• There are eight incredible women who have had their names inscribed on the Cup because of their involvement on the business side of the teams.

  • The Cup is named after Lord Stanley of Preston who bought the trophy for 10 guineas (around $50 at the time) and donated it to Canada’s top amateur hockey club after he and his family became obsessed with the sport.

  • Once the Cup spent a night in the Ottawa Canal… The Ottawa Hockey Club (now the Ottawa Senators) won it in 1905 and had a little bit too much fun celebrating. The team brought the Cup outside and decided to try and kick it (then a lot smaller) into the Rideau Canal. They were successful and then… forgot about it?? WTF guys! The next day, the rest of the team realized the Cup was missing and it was retrieved. Phew.

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Written by Guest Writers: Kourtney Meldrum & Duaa Rizvi


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The GIST’s
Guide to the World Juniors


The holidays. A time to relax, open presents from Santa and make small talk with extended family (“yes Aunt Beth, I’m still single”). One thing that’s always a highlight of the holidays is the annual World Junior Hockey Championship (often referred to as WJHC or World Juniors). 



The WJHC is one of the most anticipated hockey events of the season. Think of this tournament as the Victoria’s Secret Fashion Show of Hockey.

The WJHC is an annual round-robin hockey tournament where the top ten hockey countries in the world compete to become top dog. This tournament is different because all the players are young bucks and have to be between the ages of 16 and 20, hence the “Juniors” in the name.

How's it organized?

The ten teams are split up into two Groups: Group A and Group B. In the preliminary round, each team plays a total of four games in a round-robin style, playing each team in the Group once. Teams are awarded three points for a win in regulation, one point for a tie at the end of regulation and two points for a win in OT (overtime) or a shootout. Of course, no points are awarded for losing.

After this round, the top four teams in each group move on to the playoff round. The playoff format gets a wee bit complicated, but a simple way to think of it is that the four teams in Group A play against the four teams from Group B, with the first place teams from each group playing against the last place team from each group and the second place teams playing against the third place teams. Ultimately, the tournament awards gold, silver and bronze medals, just like the Olympics.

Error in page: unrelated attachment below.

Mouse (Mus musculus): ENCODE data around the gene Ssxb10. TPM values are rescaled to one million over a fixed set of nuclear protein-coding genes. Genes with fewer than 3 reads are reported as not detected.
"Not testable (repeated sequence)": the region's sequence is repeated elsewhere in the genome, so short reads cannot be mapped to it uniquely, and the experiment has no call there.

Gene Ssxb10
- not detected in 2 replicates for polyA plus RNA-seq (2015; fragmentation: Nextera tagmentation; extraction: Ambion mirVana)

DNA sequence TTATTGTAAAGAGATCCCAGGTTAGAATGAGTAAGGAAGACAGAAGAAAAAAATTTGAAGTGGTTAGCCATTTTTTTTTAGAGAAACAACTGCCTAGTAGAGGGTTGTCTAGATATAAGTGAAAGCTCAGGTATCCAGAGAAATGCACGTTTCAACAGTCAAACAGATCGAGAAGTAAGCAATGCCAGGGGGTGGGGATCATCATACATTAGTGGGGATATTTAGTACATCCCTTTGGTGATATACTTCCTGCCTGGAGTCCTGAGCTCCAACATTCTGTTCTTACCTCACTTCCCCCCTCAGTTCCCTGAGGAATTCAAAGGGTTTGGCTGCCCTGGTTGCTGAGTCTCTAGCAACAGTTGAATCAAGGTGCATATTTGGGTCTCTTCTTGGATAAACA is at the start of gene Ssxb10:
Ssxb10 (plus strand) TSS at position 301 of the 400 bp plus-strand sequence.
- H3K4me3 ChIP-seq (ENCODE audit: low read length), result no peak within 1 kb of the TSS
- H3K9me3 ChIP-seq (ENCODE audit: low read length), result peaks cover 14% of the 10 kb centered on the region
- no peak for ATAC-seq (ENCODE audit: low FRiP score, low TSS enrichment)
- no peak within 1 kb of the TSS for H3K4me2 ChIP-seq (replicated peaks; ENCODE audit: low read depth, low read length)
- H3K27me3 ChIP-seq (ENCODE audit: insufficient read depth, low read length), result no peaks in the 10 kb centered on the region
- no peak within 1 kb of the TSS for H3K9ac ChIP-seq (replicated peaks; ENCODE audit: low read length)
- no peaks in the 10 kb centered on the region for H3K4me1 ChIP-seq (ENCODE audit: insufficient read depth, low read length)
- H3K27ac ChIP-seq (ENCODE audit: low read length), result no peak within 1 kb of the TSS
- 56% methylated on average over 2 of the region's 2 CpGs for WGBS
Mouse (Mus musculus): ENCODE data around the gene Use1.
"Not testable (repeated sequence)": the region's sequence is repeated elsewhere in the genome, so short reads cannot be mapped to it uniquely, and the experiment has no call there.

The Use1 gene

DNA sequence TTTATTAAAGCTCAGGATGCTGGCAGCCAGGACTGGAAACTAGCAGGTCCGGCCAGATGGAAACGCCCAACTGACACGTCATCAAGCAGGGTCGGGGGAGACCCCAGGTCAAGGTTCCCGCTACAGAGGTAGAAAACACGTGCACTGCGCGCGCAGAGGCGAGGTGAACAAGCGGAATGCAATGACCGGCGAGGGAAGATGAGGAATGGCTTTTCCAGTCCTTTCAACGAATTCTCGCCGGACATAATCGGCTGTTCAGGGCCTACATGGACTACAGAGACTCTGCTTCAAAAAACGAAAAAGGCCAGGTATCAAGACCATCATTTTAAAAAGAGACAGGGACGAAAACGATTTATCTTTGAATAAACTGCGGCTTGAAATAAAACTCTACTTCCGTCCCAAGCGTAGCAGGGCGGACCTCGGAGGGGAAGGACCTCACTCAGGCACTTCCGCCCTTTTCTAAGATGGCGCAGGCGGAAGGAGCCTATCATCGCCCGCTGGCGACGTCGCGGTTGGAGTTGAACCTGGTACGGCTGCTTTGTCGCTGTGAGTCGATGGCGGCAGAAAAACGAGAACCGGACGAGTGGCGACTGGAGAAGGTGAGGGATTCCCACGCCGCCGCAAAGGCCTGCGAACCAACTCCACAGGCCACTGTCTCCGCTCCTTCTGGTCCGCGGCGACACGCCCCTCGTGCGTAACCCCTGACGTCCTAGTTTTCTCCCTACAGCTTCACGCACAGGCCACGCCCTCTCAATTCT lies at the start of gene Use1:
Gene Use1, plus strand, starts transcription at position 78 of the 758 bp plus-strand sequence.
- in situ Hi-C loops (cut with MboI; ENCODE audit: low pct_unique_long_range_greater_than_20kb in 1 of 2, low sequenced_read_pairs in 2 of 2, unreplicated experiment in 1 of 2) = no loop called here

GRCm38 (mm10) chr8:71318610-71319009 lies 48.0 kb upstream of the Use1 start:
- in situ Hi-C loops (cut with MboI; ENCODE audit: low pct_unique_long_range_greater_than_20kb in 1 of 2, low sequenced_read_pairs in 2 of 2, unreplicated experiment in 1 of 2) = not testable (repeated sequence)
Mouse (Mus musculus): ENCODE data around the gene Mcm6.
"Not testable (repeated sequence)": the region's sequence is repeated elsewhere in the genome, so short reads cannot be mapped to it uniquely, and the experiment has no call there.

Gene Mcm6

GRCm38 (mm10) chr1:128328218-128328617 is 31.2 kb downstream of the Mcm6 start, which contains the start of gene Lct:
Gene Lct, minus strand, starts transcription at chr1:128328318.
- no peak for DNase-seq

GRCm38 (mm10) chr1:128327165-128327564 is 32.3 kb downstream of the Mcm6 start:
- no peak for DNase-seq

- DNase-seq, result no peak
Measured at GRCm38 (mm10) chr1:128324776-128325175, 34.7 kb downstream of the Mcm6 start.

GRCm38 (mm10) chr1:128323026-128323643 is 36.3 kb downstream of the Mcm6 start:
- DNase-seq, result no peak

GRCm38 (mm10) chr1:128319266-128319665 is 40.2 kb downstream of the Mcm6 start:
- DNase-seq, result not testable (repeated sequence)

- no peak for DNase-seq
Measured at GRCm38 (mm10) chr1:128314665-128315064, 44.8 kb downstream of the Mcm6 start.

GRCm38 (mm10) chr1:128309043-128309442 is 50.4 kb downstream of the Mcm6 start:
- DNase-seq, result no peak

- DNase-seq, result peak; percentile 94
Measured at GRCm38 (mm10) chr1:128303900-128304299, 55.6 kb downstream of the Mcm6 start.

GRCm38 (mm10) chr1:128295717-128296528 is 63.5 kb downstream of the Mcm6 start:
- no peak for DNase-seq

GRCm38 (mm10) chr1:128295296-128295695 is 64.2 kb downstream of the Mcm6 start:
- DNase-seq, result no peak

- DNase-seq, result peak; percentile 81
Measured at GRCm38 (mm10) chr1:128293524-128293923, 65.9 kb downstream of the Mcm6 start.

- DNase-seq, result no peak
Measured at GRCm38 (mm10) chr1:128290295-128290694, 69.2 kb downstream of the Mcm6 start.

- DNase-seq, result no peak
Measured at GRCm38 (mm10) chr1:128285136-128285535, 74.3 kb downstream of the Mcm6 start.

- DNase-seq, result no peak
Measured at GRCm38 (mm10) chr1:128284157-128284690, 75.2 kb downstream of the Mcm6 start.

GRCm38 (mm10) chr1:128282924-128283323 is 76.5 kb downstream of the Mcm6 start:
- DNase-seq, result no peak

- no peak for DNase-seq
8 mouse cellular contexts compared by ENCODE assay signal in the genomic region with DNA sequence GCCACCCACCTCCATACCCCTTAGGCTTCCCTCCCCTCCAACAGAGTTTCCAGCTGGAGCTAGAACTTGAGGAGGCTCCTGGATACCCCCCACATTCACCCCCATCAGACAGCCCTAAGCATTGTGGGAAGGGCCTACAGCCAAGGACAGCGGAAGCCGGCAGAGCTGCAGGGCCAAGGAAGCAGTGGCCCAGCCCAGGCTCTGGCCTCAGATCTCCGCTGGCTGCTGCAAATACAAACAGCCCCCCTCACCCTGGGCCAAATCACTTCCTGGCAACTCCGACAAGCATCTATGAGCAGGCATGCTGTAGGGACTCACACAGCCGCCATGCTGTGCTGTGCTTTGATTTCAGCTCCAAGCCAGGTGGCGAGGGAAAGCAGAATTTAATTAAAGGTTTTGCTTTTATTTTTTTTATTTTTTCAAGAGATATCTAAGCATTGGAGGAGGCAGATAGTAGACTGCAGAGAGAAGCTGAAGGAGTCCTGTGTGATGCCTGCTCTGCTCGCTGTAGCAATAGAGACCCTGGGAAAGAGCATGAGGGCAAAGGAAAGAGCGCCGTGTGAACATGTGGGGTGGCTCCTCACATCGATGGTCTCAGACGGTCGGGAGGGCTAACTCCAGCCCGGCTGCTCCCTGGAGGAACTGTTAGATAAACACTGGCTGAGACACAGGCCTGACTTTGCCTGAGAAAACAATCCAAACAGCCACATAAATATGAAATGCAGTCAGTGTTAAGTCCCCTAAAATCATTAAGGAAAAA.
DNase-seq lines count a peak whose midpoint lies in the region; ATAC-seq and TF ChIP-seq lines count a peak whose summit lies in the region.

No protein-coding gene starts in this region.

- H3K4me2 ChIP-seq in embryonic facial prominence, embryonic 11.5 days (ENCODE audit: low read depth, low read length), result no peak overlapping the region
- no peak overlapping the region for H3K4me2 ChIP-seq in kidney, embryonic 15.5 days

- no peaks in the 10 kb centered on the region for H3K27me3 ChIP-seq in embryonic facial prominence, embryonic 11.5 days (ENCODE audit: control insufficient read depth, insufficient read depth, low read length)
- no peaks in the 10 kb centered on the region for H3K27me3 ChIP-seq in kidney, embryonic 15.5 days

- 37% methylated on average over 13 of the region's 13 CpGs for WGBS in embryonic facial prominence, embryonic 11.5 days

If there is a tie in one of the medal games, the bronze game will end with a 10-minute sudden death overtime period (just like recess, the last goal wins!) and the gold medal game will end with a 20-minute sudden death overtime period. These overtime games are always v. dramatic!

The best of the best

Since the tournament began back in 1977, Canada has dominated the World Juniors with 17 gold medals — more than any other country that participates.

The best of the past

The World Juniors is kind of like a prequel to the NHL and the vast majority of today’s NHL’s hot shots got their first true shot at stardom playing in the WJHC. For example, Montreal Canadiens goaltender Carey Price is currently the highest paid ‘tendy in the NHL. But, back in 2007, fresh-faced Price was in net for Canada at the WJHC. His goaltending in that tournament was simply incredible and was the major reason Canada won the gold medal. Price also snagged the MVP and Best Goaltender awards.

A few of the top past WJHC players also include Brent Burns, who played in 2004, and now plays with the San Jose Sharks (and arguably has one of the best beards in the NHL); Sid the Kid (Sidney Crosby), who played in both 2004 and 2005 earning a silver and then gold for Canada and has now won 2 Stanley Cups with the Pittsburgh Penguins; and Connor McDavid (otherwise known as McJesus or the only reason the Edmonton Oilers are remotely good again), who played in 2014 and 2015, earning a gold in his second tournament.

Ladies leave your man at home

Unfortunately, although it’s 2018, there is still no World Juniors U20 event for women *exasperated sigh*. However, women do have the U18 World Championships. This tournament functions the same as the WJHC except it’s for female athletes under the age of 18 and there’s no body-checking allowed.

Impress your Dad

It’s a fact that basically all Canadian Dads are obsessed with the WJHC. So here’s some knowledge to impress the best:

  • The game between USA and Canada on Friday, Dec. 29, 2017, was the first-ever outdoor game played in WJHC history. This game was hosted at New Era Stadium which is normally home to the NFL’s Buffalo Bills.

  • Buffalo was the first city to host the World Juniors for the second time, with the first occurring in 2011. The fact that Buffalo is so close to the Canadian border was definitely a factor in this decision.

  • You’ve got to love the classic Canada vs. US rivalry — they’ve faced each other four times for the gold medal, with the U.S. coming out ahead three of those times.

How can I watch?

You can watch all games on TSN or on the TSN App. Pro tip: if a family member (or generous friend… I mean, it is the holidays) has Bell or Rogers cable, you can use their login information to watch live from the TSN website for free. You’re very welcome for this life hack. Consider that our Christmas/GISTMAS present to you.